Hardcover, 192 pages, 264 x 188mm, over 200 black and white contemporary engravings and 13 colour illustrations, 1984
UK Bell & Hyman ISBN 978-0-713-51440-7
US Salem House ISBN 978-0-881-62120-4
The conventional picture of the nineteenth-century garden is one of dank shrubberies and unrelieved formality. The accomplishments of the Victorian gardener, unlike those of his contemporaries in architecture and the arts, are too often overlooked. The mechanics, the craftsmen and decorators of the time have been given the recognition they deserve, but not so the gardeners.
Tom Carter uses the books and periodicals of the time to show how horticulture reflected the vigour and resourcefulness of Britain’s great era of expansion. The consolidation of empire brought an ever-increasing range of new plant species, while advancing technology and freedom from economic restraint (symbolised by the Great Exhibition of 1851 and its Crystal palace), allowed the building of splendid glasshouses and conservatories. Above all, the spread of scientific knowledge was united with the traditional skills of the past to enable the gardener to satisfy the demands of an affluent nation.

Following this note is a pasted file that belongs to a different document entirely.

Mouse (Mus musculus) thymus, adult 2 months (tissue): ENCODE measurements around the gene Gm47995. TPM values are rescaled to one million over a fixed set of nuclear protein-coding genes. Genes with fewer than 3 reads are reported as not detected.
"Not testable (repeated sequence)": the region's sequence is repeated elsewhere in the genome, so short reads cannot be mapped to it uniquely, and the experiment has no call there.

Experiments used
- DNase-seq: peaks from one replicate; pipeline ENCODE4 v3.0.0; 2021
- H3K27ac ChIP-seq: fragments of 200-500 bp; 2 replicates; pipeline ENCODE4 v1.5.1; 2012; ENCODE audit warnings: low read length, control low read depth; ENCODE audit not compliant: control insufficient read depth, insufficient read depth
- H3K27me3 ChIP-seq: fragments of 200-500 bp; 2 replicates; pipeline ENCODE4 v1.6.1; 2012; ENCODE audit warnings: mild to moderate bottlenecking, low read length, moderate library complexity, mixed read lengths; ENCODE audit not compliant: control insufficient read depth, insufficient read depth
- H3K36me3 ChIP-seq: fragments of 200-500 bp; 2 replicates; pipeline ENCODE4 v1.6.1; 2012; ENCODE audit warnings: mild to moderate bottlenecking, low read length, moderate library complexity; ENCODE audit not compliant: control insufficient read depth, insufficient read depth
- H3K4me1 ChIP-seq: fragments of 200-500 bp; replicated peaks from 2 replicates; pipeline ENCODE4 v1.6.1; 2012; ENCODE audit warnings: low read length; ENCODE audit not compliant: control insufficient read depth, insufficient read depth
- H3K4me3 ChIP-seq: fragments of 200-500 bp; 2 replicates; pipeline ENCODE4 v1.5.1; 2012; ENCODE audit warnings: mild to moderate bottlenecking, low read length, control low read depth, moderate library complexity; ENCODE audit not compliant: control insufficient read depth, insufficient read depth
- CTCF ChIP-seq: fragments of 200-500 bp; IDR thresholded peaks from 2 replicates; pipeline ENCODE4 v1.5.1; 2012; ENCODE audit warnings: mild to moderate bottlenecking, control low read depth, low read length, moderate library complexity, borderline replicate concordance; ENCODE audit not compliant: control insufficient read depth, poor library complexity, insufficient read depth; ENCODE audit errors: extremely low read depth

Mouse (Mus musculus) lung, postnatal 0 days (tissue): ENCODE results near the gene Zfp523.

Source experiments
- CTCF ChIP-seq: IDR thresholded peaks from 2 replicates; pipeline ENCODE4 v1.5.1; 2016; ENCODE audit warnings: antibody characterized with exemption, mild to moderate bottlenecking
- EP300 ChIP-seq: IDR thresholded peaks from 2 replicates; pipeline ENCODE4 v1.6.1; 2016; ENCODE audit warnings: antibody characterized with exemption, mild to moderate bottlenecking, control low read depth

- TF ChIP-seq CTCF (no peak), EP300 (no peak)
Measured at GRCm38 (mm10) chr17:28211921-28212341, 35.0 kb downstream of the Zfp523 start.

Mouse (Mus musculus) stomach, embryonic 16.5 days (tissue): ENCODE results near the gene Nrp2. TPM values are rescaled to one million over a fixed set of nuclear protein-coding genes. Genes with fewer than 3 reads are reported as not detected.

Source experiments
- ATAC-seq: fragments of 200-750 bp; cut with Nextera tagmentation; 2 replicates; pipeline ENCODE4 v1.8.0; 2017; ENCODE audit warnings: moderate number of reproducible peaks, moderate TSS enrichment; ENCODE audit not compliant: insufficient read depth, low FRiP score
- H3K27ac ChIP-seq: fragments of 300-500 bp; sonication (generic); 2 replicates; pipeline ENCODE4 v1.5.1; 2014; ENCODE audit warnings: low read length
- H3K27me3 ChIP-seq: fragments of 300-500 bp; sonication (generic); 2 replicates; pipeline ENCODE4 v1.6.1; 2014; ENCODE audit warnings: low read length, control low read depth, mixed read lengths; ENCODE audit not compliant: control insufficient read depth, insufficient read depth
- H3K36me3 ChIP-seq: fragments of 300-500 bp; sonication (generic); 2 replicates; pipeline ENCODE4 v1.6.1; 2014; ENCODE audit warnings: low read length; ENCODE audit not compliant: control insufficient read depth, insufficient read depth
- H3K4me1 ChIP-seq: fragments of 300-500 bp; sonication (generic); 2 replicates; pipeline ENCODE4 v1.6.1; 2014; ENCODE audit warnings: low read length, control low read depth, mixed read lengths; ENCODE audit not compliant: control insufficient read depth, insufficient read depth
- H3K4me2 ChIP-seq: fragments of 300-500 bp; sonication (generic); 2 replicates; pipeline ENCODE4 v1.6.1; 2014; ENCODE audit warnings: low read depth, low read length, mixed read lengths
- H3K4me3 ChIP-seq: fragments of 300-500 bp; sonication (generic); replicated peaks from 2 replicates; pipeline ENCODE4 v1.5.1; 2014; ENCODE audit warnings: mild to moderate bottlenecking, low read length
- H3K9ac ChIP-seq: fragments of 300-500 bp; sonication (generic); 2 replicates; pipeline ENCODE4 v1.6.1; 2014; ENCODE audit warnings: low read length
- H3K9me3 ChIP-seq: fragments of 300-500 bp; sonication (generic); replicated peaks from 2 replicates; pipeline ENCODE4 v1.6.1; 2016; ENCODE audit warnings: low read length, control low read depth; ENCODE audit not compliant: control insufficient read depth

The Victorian Garden describes the varied aspects of practical horticulture and ornamental gardening: the efficiency of the kitchen garden, the splendours of the grand pleasure grounds, the single-minded dedication of those who grew flowers for exhibition and the relaxed atmosphere of the indoor garden. Extracts from the writings of the time as well as many contemporary illustrations reproduced in colour and monochrome bring to life the inventiveness and charm of a neglected era in gardening.